University of Oulu

Sakari Laaksonen, Timo Nevalainen, Jukka Ketola, Jann Hau, Pentti Nieminen, Kristiina Haasio, Iiris Kasanen, Hanna-Marja Voipio, Behaviour, stress and welfare of Sprague Dawley rats (Rattus norvegicus) on diet board feeding for 24 months, Applied Animal Behaviour Science, Volume 194, 2017, Pages 86-94, ISSN 0168-1591,

Behaviour, stress and welfare of Sprague Dawley rats (Rattus norvegicus) on diet board feeding for 24 months

Saved in:
Author: Laaksonen, Sakari1; Nevalainen, Timo2; Ketola, Jukka1;
Organizations: 1Laboratory Animal Centre, University of Oulu, Oulu, Finland
2Laboratory Animal Centre, University of Eastern Finland, Kuopio, Finland
3Department of Experimental Medicine, University of Copenhagen, Copenhagen, Denmark
4Medical Informatics and Statistics Group, University of Oulu, Oulu, Finland
5Orion Corporation Orion Pharma, Espoo, Finland
6Charles River Discovery and Research Services Finland, Kuopio, Finland
Format: article
Version: accepted version
Access: open
Online Access: PDF Full Text (PDF, 0.5 MB)
Persistent link:
Language: English
Published: Elsevier, 2017
Publish Date: 2018-05-15


Diet board (DB) feeding aims to reduce the health hazards associated with ad libitum (AL) feeding. Rats have to gnaw wood to detach food from the DB, reducing their food consumption. We studied the welfare effects of DB by measuring faecal corticosterone metabolites (FCM), elevated plus-maze (EPM) behaviour and cage behaviour. In this two-year experiment, 147 group housed (n = 3) Hsd:Sprague Dawley® male and female rats were subjected to DB or AL feeding. DB feeding in females elevated FCMs and increased eating observations by 85%. The DB males were observed eating 30% more often and resting 4.2% less than their AL counterparts. The DB rats of both sexes had 19% increased cage exploration during daytime and 20% reduced grooming during night-time compared to the AL rats. The increased FCMs may indicate slight stress in DB females. The EPM results indicate there was no anxiety due to DB feeding at six months. The cage behaviour could point to mild chronic stress in DB rats, but the lack of effect on escape-related behaviour and agonism suggests that there were no substantial welfare problems. DB feeding did not seem to disturb the circadian rhythm. The smaller food requirements of DB females meant they had to sacrifice less time than males gnawing at the DB to satisfy their appetite.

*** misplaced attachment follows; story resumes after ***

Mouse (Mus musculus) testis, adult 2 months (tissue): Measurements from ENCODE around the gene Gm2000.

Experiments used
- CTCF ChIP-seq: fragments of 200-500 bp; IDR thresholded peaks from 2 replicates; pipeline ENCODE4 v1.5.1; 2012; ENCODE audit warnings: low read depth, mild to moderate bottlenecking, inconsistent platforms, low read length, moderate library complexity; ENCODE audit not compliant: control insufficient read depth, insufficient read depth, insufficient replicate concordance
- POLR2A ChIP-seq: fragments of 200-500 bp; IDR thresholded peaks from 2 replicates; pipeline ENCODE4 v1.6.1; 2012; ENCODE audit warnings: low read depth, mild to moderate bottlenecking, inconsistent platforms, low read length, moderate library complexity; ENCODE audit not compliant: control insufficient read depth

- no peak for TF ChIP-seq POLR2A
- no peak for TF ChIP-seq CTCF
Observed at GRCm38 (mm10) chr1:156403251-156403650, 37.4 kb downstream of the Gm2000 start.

see all

Series: Applied animal behaviour science
ISSN: 0168-1591
ISSN-E: 1872-9045
ISSN-L: 0168-1591
Volume: 194
Pages: 86 - 94
DOI: 10.1016/j.applanim.2017.05.002
Type of Publication: A1 Journal article – refereed
Field of Science: 119 Other natural sciences
Funding: This work was financially supported by ECLAM and ESLAV Foundation; the Finnish Cultural Foundation; and Orion-Farmos Research Foundation.
Dataset Reference: Supplementary data associated with this article can be found, in the online version, at
Copyright information: © 2017. This manuscript version is made available under the CC-BY-NC-ND 4.0 license